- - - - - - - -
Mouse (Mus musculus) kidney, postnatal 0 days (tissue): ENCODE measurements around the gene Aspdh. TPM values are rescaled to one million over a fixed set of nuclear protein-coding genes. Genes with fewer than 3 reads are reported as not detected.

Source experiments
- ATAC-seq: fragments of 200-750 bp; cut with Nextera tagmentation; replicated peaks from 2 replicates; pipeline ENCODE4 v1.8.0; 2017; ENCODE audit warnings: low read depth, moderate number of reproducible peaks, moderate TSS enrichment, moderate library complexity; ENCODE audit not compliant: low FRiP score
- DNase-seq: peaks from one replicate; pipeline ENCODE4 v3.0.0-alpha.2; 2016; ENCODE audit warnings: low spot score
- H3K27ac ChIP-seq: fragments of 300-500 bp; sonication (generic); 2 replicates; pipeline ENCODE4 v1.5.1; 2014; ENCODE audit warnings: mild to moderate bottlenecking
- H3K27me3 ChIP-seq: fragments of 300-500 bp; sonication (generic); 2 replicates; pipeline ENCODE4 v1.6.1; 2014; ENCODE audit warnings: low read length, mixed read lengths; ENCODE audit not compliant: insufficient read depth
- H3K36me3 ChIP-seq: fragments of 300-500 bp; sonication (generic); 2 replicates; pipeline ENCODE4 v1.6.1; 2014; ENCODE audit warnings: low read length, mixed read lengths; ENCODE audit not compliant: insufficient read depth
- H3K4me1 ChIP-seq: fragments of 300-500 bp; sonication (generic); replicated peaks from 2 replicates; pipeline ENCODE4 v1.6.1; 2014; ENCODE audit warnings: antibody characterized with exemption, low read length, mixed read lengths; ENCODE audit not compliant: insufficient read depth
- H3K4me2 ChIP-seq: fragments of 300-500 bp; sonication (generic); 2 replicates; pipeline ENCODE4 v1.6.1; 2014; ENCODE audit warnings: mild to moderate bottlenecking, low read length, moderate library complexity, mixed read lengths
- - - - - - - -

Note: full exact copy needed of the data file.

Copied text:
Mouse (Mus musculus) kidney, postnatal 0 days (tissue): ENCODE measurements around the gene Aspdh. TPM values are rescaled to one million over a fixed set of nuclear protein-coding genes. Genes with fewer than 3 reads are reported as not detected.

Source experiments
- ATAC-seq: fragments of 200-750 bp; cut with Nextera tagmentation; replicated peaks from 2 replicates; pipeline ENCODE4 v1.8.0; 2017; ENCODE audit warnings: low read depth, moderate number of reproducible peaks, moderate TSS enrichment, moderate library complexity; ENCODE audit not compliant: low FRiP score
- DNase-seq: peaks from one replicate; pipeline ENCODE4 v3.0.0-alpha.2; 2016; ENCODE audit warnings: low spot score
- H3K27ac ChIP-seq: fragments of 300-500 bp; sonication (generic); 2 replicates; pipeline ENCODE4 v1.5.1; 2014; ENCODE audit warnings: mild to moderate bottlenecking
- H3K27me3 ChIP-seq: fragments of 300-500 bp; sonication (generic); 2 replicates; pipeline ENCODE4 v1.6.1; 2014; ENCODE audit warnings: low read length, mixed read lengths; ENCODE audit not compliant: insufficient read depth
- H3K36me3 ChIP-seq: fragments of 300-500 bp; sonication (generic); 2 replicates; pipeline ENCODE4 v1.6.1; 2014; ENCODE audit warnings: low read length, mixed read lengths; ENCODE audit not compliant: insufficient read depth
- H3K4me1 ChIP-seq: fragments of 300-500 bp; sonication (generic); replicated peaks from 2 replicates; pipeline ENCODE4 v1.6.1; 2014; ENCODE audit warnings: antibody characterized with exemption, low read length, mixed read lengths; ENCODE audit not compliant: insufficient read depth
- H3K4me2 ChIP-seq: fragments of 300-500 bp; sonication (generic); 2 replicates; pipeline ENCODE4 v1.6.1; 2014; ENCODE audit warnings: mild to moderate bottlenecking, low read length, moderate library complexity, mixed read lengths